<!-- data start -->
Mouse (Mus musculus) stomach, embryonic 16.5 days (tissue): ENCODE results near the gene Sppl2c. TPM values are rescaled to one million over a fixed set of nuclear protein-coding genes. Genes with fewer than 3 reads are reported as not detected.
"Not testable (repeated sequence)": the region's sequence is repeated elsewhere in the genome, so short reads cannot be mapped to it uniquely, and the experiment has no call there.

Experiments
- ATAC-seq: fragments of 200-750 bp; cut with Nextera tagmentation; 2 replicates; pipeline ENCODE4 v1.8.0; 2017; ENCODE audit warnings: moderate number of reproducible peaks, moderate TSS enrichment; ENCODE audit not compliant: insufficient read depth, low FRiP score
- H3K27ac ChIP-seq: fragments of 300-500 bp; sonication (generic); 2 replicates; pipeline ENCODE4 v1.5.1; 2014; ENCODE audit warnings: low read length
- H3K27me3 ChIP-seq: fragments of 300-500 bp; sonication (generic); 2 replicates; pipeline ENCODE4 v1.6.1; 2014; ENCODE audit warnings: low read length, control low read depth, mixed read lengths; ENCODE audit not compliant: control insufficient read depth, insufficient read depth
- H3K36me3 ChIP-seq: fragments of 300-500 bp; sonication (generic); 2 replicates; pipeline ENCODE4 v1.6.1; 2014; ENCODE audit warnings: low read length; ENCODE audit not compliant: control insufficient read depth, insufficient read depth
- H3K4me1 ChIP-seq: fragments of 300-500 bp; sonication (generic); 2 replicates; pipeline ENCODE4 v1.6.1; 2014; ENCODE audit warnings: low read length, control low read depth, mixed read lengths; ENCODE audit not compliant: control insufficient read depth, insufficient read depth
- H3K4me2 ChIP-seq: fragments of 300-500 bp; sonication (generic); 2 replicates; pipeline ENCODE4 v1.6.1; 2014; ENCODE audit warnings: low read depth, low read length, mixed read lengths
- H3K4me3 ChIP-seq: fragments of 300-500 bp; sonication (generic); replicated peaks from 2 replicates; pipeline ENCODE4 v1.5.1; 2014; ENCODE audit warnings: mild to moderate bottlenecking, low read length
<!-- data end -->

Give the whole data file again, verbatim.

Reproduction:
Mouse (Mus musculus) stomach, embryonic 16.5 days (tissue): ENCODE results near the gene Sppl2c. TPM values are rescaled to one million over a fixed set of nuclear protein-coding genes. Genes with fewer than 3 reads are reported as not detected.
"Not testable (repeated sequence)": the region's sequence is repeated elsewhere in the genome, so short reads cannot be mapped to it uniquely, and the experiment has no call there.

Experiments
- ATAC-seq: fragments of 200-750 bp; cut with Nextera tagmentation; 2 replicates; pipeline ENCODE4 v1.8.0; 2017; ENCODE audit warnings: moderate number of reproducible peaks, moderate TSS enrichment; ENCODE audit not compliant: insufficient read depth, low FRiP score
- H3K27ac ChIP-seq: fragments of 300-500 bp; sonication (generic); 2 replicates; pipeline ENCODE4 v1.5.1; 2014; ENCODE audit warnings: low read length
- H3K27me3 ChIP-seq: fragments of 300-500 bp; sonication (generic); 2 replicates; pipeline ENCODE4 v1.6.1; 2014; ENCODE audit warnings: low read length, control low read depth, mixed read lengths; ENCODE audit not compliant: control insufficient read depth, insufficient read depth
- H3K36me3 ChIP-seq: fragments of 300-500 bp; sonication (generic); 2 replicates; pipeline ENCODE4 v1.6.1; 2014; ENCODE audit warnings: low read length; ENCODE audit not compliant: control insufficient read depth, insufficient read depth
- H3K4me1 ChIP-seq: fragments of 300-500 bp; sonication (generic); 2 replicates; pipeline ENCODE4 v1.6.1; 2014; ENCODE audit warnings: low read length, control low read depth, mixed read lengths; ENCODE audit not compliant: control insufficient read depth, insufficient read depth
- H3K4me2 ChIP-seq: fragments of 300-500 bp; sonication (generic); 2 replicates; pipeline ENCODE4 v1.6.1; 2014; ENCODE audit warnings: low read depth, low read length, mixed read lengths
- H3K4me3 ChIP-seq: fragments of 300-500 bp; sonication (generic); replicated peaks from 2 replicates; pipeline ENCODE4 v1.5.1; 2014; ENCODE audit warnings: mild to moderate bottlenecking, low read length